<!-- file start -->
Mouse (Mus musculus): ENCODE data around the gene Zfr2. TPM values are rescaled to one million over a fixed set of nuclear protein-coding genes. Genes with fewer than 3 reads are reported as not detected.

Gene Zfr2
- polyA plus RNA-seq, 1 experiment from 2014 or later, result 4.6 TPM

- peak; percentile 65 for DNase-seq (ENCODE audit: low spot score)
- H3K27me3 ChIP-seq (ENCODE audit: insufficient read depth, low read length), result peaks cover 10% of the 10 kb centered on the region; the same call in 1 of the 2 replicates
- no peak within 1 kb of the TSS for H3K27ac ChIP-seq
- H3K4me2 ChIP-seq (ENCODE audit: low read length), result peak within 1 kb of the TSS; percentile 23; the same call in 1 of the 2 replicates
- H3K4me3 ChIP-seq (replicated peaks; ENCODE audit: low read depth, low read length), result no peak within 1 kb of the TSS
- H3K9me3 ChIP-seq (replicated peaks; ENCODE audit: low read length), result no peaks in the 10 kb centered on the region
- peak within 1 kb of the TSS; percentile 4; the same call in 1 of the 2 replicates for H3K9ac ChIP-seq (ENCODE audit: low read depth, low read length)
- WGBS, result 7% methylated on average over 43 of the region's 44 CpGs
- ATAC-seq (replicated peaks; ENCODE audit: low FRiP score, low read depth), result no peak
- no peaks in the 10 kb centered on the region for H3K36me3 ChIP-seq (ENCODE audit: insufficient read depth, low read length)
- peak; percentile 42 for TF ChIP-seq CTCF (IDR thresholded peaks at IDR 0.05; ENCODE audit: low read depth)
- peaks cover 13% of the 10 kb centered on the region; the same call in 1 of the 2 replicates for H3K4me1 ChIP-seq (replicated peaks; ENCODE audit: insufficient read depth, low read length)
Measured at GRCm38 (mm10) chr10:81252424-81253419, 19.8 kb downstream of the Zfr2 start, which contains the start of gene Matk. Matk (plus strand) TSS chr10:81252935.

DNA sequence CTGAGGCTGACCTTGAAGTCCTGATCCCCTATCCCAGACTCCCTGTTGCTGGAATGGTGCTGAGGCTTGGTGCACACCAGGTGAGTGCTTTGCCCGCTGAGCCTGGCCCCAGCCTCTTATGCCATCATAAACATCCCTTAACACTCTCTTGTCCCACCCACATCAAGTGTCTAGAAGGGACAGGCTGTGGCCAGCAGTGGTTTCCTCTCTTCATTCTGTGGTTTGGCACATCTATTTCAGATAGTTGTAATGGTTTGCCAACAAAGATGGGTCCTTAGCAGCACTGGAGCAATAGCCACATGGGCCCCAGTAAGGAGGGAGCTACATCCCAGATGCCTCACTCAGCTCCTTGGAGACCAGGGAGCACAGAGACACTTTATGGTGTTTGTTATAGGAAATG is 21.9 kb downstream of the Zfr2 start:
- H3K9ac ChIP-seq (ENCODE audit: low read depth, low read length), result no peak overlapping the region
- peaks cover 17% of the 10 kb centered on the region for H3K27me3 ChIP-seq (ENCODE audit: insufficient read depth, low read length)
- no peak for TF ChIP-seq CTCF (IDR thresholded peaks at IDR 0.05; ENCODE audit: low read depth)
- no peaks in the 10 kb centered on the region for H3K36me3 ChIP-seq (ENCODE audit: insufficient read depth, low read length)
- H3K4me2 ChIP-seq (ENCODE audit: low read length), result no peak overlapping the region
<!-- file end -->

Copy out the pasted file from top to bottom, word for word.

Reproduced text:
Mouse (Mus musculus): ENCODE data around the gene Zfr2. TPM values are rescaled to one million over a fixed set of nuclear protein-coding genes. Genes with fewer than 3 reads are reported as not detected.

Gene Zfr2
- polyA plus RNA-seq, 1 experiment from 2014 or later, result 4.6 TPM

- peak; percentile 65 for DNase-seq (ENCODE audit: low spot score)
- H3K27me3 ChIP-seq (ENCODE audit: insufficient read depth, low read length), result peaks cover 10% of the 10 kb centered on the region; the same call in 1 of the 2 replicates
- no peak within 1 kb of the TSS for H3K27ac ChIP-seq
- H3K4me2 ChIP-seq (ENCODE audit: low read length), result peak within 1 kb of the TSS; percentile 23; the same call in 1 of the 2 replicates
- H3K4me3 ChIP-seq (replicated peaks; ENCODE audit: low read depth, low read length), result no peak within 1 kb of the TSS
- H3K9me3 ChIP-seq (replicated peaks; ENCODE audit: low read length), result no peaks in the 10 kb centered on the region
- peak within 1 kb of the TSS; percentile 4; the same call in 1 of the 2 replicates for H3K9ac ChIP-seq (ENCODE audit: low read depth, low read length)
- WGBS, result 7% methylated on average over 43 of the region's 44 CpGs
- ATAC-seq (replicated peaks; ENCODE audit: low FRiP score, low read depth), result no peak
- no peaks in the 10 kb centered on the region for H3K36me3 ChIP-seq (ENCODE audit: insufficient read depth, low read length)
- peak; percentile 42 for TF ChIP-seq CTCF (IDR thresholded peaks at IDR 0.05; ENCODE audit: low read depth)
- peaks cover 13% of the 10 kb centered on the region; the same call in 1 of the 2 replicates for H3K4me1 ChIP-seq (replicated peaks; ENCODE audit: insufficient read depth, low read length)
Measured at GRCm38 (mm10) chr10:81252424-81253419, 19.8 kb downstream of the Zfr2 start, which contains the start of gene Matk. Matk (plus strand) TSS chr10:81252935.

DNA sequence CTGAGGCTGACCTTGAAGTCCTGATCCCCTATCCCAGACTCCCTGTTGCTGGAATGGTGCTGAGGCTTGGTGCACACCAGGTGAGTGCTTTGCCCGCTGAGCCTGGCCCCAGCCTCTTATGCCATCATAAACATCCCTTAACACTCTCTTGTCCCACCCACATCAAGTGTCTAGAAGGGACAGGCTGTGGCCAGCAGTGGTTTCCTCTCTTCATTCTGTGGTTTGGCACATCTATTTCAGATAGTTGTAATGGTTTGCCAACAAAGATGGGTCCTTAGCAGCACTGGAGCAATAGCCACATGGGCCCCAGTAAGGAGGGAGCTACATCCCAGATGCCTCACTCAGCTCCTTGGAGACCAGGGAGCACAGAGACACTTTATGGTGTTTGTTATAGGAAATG is 21.9 kb downstream of the Zfr2 start:
- H3K9ac ChIP-seq (ENCODE audit: low read depth, low read length), result no peak overlapping the region
- peaks cover 17% of the 10 kb centered on the region for H3K27me3 ChIP-seq (ENCODE audit: insufficient read depth, low read length)
- no peak for TF ChIP-seq CTCF (IDR thresholded peaks at IDR 0.05; ENCODE audit: low read depth)
- no peaks in the 10 kb centered on the region for H3K36me3 ChIP-seq (ENCODE audit: insufficient read depth, low read length)
- H3K4me2 ChIP-seq (ENCODE audit: low read length), result no peak overlapping the region